Epithelial plasticity in development and disease
|Starts:||13:00 22 Apr 2014|
|Ends:||14:00 22 Apr 2014|
|What is it:||Seminar|
|Organiser:||Faculty of Life Sciences|
|Who is it for:||University staff|
|Speaker:||M. Angela Nieto|
This seminar is part of the Tissue Systems seminar series. The epithelial to mesenchymal transition (EMT) is required in the embryo for the formation of tissues which cells originate far from their final destination. This programme endows cells with migratory and invasive properties. Interestingly, the reverse process, known as mesenchymal to epithelial transition (MET), is also essential in embryogenesis to allow the differentiation of tissues and organs once the embryonic migratory cells reach their final destination. This epithelial plasticity also operates after the pathological activation of the EMT promotes the delamination of cancer cells from the primary tumor in their way to form metastasis.
We have found that in cancer, similar to the situation in embryos, a reversion of the EMT (MET) is necessary for metastatic colonization once malignant cells extravasate and find their niche in distant organs. This reversibility has important implications in the design of therapeutic strategies. On the one hand, fully preventing delamination from the primary tumor will impede metastasis, which is the principle that has inspired efforts by academia and pharmaceutical companies to block the EMT. However, in the light of these recent data on the need for cancer cells to revert to the epithelial phenotype for metastasis formation, inhibiting EMT could favour the formation of secondary tumors from already disseminated cells. Inhibiting stem cells properties associated with the ability of initiating new tumors seems to be a safer strategy, particularly for tumours where the EMT is an early event, implying that cancer cells have very likely disseminated even before the tumor is diagnosed.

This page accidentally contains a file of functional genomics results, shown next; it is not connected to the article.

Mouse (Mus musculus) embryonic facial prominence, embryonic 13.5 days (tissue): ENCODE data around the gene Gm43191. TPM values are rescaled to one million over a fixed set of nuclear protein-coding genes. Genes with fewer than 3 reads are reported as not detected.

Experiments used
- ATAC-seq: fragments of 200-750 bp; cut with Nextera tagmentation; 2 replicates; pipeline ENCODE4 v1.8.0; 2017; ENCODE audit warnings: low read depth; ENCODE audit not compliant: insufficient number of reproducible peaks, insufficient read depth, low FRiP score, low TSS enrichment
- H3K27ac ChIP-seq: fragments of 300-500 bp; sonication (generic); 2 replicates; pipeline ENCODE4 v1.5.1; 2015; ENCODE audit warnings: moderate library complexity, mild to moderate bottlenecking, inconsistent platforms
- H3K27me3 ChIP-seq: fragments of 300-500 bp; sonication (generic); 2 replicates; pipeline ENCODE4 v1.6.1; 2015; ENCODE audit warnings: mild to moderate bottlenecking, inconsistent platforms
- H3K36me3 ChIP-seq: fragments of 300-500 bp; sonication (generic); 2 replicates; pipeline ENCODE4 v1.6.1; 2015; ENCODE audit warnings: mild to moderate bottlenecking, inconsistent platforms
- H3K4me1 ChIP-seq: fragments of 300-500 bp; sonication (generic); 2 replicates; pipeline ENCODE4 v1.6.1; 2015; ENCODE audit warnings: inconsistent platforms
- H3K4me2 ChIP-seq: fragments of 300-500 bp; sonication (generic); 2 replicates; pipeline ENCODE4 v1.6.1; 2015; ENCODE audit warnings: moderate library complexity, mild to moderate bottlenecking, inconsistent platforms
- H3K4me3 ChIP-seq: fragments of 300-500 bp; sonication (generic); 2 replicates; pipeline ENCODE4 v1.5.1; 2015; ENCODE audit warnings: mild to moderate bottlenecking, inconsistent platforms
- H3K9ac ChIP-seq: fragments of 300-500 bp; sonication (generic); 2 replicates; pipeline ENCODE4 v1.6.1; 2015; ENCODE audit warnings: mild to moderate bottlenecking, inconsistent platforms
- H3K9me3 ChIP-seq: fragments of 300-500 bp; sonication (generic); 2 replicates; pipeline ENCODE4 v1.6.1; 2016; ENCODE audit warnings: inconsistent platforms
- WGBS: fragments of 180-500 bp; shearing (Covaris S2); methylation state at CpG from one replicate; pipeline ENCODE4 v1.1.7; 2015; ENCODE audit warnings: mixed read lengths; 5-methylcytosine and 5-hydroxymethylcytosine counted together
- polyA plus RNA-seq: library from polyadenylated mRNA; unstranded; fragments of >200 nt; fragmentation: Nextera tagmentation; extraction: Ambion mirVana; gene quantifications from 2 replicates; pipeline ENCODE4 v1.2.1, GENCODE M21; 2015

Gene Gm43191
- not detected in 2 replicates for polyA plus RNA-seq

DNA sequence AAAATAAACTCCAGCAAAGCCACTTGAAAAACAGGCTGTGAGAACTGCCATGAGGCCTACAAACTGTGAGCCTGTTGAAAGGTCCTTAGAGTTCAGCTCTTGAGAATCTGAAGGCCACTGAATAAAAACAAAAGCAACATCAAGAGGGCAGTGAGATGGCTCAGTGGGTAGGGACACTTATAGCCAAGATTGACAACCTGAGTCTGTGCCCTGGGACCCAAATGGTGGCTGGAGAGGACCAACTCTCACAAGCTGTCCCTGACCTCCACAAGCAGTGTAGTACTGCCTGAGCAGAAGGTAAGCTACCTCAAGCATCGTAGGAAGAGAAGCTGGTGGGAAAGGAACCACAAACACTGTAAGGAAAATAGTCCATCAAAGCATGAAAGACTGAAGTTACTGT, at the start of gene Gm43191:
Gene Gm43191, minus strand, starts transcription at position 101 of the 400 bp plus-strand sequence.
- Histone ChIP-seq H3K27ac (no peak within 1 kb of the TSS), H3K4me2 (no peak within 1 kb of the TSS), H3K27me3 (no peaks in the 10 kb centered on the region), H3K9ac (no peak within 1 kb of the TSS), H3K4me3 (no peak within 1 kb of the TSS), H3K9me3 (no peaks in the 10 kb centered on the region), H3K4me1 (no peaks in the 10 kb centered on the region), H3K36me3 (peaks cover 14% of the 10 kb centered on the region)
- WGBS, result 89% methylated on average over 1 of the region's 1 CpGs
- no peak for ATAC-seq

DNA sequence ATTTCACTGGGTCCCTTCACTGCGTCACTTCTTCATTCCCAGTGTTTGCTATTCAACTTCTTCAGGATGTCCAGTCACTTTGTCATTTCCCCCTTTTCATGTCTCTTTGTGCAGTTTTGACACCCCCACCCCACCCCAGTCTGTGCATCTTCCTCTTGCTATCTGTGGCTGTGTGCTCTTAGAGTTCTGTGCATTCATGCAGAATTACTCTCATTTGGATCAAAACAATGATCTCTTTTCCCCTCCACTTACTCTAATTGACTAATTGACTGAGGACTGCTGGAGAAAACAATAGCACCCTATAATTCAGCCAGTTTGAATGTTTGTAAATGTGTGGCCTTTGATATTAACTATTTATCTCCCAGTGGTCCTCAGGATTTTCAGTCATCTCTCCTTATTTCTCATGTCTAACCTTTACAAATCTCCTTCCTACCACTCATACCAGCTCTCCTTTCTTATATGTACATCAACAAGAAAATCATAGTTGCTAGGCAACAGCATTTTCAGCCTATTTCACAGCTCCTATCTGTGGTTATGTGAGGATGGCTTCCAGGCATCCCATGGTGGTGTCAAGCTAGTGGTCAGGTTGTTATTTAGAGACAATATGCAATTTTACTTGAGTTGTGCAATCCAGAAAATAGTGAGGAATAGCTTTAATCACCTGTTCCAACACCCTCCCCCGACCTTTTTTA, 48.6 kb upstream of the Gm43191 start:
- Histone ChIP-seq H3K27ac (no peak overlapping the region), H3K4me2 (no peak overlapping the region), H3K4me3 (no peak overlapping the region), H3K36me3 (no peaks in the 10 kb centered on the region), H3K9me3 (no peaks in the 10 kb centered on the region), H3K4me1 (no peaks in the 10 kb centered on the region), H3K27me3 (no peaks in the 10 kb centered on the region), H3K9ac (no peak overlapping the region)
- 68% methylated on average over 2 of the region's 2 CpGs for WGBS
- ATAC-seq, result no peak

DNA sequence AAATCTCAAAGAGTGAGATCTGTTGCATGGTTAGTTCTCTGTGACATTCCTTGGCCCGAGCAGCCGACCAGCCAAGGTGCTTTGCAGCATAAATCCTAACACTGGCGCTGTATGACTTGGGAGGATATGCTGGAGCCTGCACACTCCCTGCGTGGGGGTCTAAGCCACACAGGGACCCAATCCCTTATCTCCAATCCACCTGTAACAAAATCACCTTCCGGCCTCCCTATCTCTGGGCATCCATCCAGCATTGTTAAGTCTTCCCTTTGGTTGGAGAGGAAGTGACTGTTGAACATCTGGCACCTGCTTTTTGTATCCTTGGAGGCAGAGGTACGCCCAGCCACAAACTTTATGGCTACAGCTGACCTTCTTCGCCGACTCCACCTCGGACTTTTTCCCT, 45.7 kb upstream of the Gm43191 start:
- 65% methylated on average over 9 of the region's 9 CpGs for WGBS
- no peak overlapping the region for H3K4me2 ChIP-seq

By contrast, the EMT associated to the development of fibrosis can be considered as an end stage. Renal epithelial cells are converted to mesenchyme, leading to organ degeneration and failure. These aberrant mesenchymal cells never revert to the epithelial phenotype. Therefore, in contrast to the situation in cancer, therapeutic intervention inhibiting EMT can be envisioned as a promising strategy to amelliorate fibrosis.
M. Angela Nieto
Organisation: Instituto de Neurociencias CSIC-UMH
Travel and Contact Information
Michael Smith Building